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IAEA Director General Highlights Importance of Nuclear Techniques for Development

IAEA Board of Governors, 2 March 2015

IAEA Board of Governors meeting at the IAEA Headquarters in Vienna, Austria. (Photo: D. Calma/IAEA)

Helping countries meet their development needs using nuclear technology was one of the main points addressed by IAEA Director General Yukiya Amano in his introductory statement to the Agency's Board of Governors today. He also congratulated Guyana on becoming the 163rd Member State of the IAEA, and spoke about nuclear energy, nuclear verification, technical cooperation and nuclear applications, as well as nuclear safety and security.

Strengthening nuclear security

Mr Amano called on Member States who had not yet done so to become party to the Amendment to the Convention on the Physical Protection of Nuclear Material. The Convention establishes measures related to the prevention, detection and punishment of offences relating to nuclear material, while the 2005 Amendment strengthens provisions for States Parties to protect nuclear facilities and material in peaceful domestic use, storage and transport.

"Entry into force of the Amendment is within our grasp," the Director General said. "As of today, we need 17 States to become party to the Amendment to bring it into force. I encourage all States which have not yet done so to become party to the Amendment so it comes into force this year."

Peace and development

In describing the IAEA’s work in international development, Mr Amano underscored the impact of nuclear technology in meeting global needs. "When I visit Member States, I see first-hand the great importance of the Agency's work to make nuclear technologies available for development. It is gratifying to observe the beneficial impact this remarkable technology has on the lives of millions of people."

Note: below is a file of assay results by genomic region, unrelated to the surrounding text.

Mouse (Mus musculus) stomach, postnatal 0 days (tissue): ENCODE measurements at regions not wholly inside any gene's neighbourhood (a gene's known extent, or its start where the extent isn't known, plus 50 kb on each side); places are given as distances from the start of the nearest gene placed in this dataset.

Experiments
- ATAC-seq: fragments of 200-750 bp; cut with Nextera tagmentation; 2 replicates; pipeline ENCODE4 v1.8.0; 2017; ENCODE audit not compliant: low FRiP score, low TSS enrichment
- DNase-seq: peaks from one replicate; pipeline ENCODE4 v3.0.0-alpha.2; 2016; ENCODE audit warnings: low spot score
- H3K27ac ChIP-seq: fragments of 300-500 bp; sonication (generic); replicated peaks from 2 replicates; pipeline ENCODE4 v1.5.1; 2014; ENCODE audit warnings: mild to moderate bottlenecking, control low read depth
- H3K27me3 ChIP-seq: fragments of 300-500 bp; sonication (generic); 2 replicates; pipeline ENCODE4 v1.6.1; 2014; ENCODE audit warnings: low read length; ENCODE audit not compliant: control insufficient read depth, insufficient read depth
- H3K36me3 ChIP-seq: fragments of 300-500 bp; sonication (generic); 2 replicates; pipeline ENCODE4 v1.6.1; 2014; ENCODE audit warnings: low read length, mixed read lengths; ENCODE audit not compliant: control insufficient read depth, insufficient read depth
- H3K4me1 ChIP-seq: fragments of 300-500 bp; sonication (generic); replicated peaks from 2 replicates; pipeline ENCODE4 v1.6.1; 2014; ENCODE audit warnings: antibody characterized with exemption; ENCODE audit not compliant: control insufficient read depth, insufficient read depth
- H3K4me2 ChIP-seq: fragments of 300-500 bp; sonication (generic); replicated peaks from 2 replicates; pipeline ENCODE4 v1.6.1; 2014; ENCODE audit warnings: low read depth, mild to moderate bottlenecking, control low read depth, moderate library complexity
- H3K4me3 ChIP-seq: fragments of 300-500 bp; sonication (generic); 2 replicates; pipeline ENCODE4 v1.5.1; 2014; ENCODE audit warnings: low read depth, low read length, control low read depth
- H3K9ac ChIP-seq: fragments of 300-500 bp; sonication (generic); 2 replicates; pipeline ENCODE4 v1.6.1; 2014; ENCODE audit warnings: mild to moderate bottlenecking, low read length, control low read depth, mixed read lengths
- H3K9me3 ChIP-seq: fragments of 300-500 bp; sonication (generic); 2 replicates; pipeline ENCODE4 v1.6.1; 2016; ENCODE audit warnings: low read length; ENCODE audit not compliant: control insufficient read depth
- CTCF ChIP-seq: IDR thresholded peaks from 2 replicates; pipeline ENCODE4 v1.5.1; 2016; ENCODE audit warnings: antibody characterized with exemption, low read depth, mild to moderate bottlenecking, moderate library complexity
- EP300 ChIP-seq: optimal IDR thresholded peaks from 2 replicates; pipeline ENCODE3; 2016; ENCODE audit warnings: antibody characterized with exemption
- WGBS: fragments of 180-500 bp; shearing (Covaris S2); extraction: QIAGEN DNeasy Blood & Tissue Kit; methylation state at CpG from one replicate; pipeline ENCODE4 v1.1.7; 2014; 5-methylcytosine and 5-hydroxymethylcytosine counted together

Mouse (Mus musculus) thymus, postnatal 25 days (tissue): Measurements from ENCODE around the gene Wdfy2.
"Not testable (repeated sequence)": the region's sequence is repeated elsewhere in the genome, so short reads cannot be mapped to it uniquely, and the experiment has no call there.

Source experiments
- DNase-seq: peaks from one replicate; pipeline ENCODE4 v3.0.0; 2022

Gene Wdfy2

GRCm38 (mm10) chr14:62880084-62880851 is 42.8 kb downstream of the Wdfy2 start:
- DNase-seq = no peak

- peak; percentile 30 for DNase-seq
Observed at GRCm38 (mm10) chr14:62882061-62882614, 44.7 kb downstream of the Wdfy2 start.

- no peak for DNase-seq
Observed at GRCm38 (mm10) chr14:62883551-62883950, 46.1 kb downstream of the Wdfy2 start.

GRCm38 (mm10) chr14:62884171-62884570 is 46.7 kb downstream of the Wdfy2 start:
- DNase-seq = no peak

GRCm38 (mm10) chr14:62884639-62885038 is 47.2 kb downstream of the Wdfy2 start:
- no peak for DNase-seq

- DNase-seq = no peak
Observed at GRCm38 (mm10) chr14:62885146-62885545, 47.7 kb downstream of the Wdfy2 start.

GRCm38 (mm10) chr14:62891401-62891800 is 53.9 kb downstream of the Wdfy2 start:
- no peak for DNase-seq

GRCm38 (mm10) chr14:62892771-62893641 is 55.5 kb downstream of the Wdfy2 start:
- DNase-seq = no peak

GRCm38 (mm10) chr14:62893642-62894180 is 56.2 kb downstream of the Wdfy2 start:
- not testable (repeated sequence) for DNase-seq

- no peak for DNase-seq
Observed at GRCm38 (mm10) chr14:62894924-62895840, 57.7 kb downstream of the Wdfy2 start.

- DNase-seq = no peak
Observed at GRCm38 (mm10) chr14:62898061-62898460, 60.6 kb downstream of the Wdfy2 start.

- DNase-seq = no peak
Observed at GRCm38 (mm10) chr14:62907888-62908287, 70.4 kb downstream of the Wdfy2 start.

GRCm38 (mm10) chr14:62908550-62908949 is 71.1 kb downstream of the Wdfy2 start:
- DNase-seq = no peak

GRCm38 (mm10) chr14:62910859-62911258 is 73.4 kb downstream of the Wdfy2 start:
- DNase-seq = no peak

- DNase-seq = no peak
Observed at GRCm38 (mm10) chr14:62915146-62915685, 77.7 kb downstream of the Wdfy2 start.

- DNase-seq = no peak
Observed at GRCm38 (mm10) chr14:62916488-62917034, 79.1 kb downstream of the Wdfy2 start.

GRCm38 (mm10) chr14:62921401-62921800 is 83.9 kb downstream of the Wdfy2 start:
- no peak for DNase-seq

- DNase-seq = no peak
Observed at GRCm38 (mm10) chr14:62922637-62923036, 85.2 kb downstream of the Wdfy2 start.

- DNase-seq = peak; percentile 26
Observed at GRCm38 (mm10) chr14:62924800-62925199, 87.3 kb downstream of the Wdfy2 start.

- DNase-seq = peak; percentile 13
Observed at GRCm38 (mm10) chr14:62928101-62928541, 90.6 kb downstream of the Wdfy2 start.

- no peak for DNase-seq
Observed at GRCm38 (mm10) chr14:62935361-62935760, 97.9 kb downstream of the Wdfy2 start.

He highlighted the Agency's involvement in technical cooperation projects, including a new project designed to support Africa's regional capacities for responding to diseases like the Ebola Virus Disease, which broke out in 2014. "The project will support the establishment of early warning systems and build national and regional capacity for the fast and sensitive diagnosis of zoonotic diseases," Mr Amano said. These are infectious diseases of animals, like Ebola, that can be transmitted to humans.

Much of the IAEA's assistance to Member States is supported by the IAEA nuclear applications laboratories in Seibersdorf, Austria. These laboratories are undergoing modernization under the ReNuAL project, which is now "moving into a critical period as far as extrabudgetary contributions are concerned," said Mr Amano. Commitments of extrabudgetary financial contributions are needed by June to enable construction to begin this year, he noted. "I again appeal to all Member States to contribute generously, and I thank those that have already done so."

Nuclear verification

Turning to the implementation of safeguards, Mr Amano expressed concern about the nuclear programme of the Democratic People's Republic of Korea (DPRK). He called upon the DPRK to resolve all outstanding issues, including complying fully with its obligations under relevant Security Council resolutions.

Regarding Iran, Mr Amano said: "The Agency continues to verify the non-diversion of nuclear material declared by Iran under its Safeguards Agreement. However, the Agency is not in a position to provide credible assurance about the absence of undeclared nuclear material and activities in Iran, and therefore to conclude that all nuclear material in Iran is in peaceful activities." The Agency continues the monitoring and verification of nuclear-related activities set out in the Joint Plan of Action agreed between Iran and the E3+3 countries, and remains ready to accelerate the resolution of all outstanding issues under the Framework for Cooperation between Iran and the Agency.

Looking toward the future, Mr Amano shared the IAEA's priorities for 2016 to 2017 with the Board. These include a continued focus on nuclear energy, technical cooperation and the Programme of Action for Cancer Therapy, as well as nuclear safety, nuclear security and the ongoing work at the Seibersdorf laboratories.

In closing, the Director General underlined the IAEA's commitment to increasing the representation of women at all levels within the Agency.

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